Trust distribution assessable for tax despite the beneficiary’s lack of knowledge and disclaimer

In Alderton and Commissioner of Taxation (Taxation) [2015] AATA 807 (16 October 2015), the Administrative Appeals Tribunal (AAT) upheld the Commissioner’s decision to assess a trust beneficiary to tax on a distribution from the trust, despite her attempted disclaimer in November 2014 of “the entirety of any interest accrued by her in the past or which may accrue in the future in the income or corpus of the trust fund”, with such disclaimer to take effect from the date of settlement of the trust.

The trust had been set up during the course of the taxpayer’s relationship with Mr Trapperton, who acted as the trustee of the trust. Mr Trapperton had regularly deposited funds into the trust’s bank account. The taxpayer accessed the funds in the account using a debit card provided to her by the trustee. After the relationship ended, the trust lodged its 2009 income tax return, disclosing net income of $79,880 as having been distributed to the taxpayer.

The Commissioner sought to include that amount in the taxpayer’s taxable income for the 2009 income year, together with penalties. 

The AAT affirmed the Commissioner’s assessment finding:

  • The taxpayer was presently entitled to the net income of the trust shown by the trust’s return as having been distributed to her, citing “until disclaimer, a beneficiary’s entitlement to income under a trust is operative for the purposes of section 97 of ITAA36 from the moment it arises notwithstanding that the beneficiary has no knowledge of it”.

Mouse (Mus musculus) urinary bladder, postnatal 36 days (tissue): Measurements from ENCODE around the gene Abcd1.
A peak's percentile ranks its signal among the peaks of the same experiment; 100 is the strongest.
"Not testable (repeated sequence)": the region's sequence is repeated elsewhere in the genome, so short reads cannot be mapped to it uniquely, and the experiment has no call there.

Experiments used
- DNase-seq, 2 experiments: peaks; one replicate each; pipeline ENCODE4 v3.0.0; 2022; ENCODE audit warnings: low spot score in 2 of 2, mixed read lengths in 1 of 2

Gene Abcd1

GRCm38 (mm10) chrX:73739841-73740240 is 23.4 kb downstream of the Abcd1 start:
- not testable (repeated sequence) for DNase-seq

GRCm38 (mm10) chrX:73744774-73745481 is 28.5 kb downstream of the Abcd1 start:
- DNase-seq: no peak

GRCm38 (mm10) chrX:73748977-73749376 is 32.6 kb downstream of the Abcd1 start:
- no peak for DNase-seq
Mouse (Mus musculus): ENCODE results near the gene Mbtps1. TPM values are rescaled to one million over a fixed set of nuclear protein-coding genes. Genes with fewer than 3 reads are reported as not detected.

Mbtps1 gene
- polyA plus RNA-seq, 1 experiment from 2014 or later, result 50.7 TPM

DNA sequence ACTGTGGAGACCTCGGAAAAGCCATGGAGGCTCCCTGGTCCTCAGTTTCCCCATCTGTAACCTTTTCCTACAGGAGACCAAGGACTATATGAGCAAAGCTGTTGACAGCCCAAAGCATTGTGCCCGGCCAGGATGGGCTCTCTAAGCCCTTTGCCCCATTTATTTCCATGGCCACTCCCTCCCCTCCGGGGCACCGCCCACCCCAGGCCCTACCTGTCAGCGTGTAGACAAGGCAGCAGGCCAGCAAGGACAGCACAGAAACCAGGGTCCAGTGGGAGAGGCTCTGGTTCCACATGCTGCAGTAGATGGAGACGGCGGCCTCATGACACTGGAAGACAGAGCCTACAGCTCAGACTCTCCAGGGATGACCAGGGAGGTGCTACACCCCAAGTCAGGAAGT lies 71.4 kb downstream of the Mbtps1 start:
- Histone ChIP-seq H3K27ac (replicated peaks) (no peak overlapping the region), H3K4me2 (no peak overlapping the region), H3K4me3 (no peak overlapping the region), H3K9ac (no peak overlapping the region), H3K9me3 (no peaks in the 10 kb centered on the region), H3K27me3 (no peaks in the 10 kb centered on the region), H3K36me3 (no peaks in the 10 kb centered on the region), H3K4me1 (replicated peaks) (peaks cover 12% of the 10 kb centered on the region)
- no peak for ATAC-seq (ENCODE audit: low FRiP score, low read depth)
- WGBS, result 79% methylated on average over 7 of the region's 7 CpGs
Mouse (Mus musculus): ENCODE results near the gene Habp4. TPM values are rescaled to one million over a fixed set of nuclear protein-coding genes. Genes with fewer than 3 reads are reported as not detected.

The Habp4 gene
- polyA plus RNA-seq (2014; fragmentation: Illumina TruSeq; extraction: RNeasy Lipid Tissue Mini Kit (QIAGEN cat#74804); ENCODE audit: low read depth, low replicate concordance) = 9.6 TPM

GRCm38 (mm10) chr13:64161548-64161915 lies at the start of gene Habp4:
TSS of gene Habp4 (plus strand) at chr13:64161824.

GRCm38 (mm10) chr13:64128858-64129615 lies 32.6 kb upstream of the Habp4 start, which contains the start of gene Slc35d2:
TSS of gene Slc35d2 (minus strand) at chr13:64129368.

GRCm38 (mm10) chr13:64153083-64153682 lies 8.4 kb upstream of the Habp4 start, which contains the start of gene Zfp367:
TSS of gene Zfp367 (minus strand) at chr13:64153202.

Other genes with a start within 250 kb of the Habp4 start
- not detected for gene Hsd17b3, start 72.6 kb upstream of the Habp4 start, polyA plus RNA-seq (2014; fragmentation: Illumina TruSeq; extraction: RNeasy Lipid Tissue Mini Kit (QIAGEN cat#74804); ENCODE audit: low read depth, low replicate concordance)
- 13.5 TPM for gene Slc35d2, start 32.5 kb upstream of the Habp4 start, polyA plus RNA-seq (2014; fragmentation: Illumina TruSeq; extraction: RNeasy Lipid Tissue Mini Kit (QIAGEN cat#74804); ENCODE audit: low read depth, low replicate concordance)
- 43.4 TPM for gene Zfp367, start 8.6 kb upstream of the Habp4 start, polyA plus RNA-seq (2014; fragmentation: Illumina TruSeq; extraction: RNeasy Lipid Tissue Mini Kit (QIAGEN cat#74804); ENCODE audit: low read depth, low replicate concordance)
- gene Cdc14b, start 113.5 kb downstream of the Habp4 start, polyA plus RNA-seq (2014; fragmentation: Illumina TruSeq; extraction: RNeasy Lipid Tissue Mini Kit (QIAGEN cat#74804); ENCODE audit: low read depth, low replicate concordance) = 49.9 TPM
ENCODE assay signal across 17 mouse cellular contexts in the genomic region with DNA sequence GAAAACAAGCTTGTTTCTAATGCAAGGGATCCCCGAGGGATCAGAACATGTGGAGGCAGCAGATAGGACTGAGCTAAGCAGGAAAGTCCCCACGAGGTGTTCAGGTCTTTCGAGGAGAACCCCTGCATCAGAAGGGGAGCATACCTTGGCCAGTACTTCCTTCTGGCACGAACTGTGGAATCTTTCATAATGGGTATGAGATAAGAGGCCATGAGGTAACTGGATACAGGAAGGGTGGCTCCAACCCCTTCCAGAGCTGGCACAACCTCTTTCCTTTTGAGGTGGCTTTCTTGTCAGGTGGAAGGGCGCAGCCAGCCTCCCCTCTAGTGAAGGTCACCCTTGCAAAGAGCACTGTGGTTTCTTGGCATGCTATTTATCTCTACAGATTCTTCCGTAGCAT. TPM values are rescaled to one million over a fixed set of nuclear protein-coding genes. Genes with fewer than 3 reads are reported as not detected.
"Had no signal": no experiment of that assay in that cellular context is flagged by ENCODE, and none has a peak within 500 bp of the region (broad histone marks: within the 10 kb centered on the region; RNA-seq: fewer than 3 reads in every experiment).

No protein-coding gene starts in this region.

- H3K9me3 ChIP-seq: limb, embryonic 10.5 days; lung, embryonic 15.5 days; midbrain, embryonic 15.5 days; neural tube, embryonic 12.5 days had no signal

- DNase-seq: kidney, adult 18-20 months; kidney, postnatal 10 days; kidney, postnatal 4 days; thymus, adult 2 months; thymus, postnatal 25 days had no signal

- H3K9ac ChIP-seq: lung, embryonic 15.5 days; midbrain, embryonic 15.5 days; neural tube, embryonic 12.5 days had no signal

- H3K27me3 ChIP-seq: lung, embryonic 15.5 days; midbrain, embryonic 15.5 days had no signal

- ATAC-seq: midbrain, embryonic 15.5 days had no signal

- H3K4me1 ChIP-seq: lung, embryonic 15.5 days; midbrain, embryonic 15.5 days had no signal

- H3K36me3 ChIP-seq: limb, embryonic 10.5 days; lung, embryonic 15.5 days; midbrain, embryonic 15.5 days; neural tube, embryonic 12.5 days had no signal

• For a disclaimer to be effective it must constitute an absolute rejection of the gift. Whilst the taxpayer had sufficiently evidenced a disclaimer of her interest in the Trust, the disclaimer was not effective – “to be effective, a disclaimer must constitute an absolute rejection of the gift. Here, Ms Alderton did not reject the gift because, having accepted the benefit of it, it was no longer able to be disclaimed. She had the use and benefit of the distribution.” 

The decision is an important reminder that taxpayers wishing to disclaim a trust distribution must ensure that the disclaimer is unequivocal – that it is sufficiently evidenced and that they do not have the use and benefit of funds or property represented by that distribution at any time.

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For further information please contact

Renuka Somers
Special Counsel
Sladen Legal
M +61 407 478 592|  T +61 3 9611 0110
rsomers@sladen.com.au

or

Daniel Smedley
Principal | Accredited Specialist in Tax Law
Sladen Legal
M +61 411 319 327|  T +61 3 9611 0105
dsmedley@sladen.com.au

Sladen Legal

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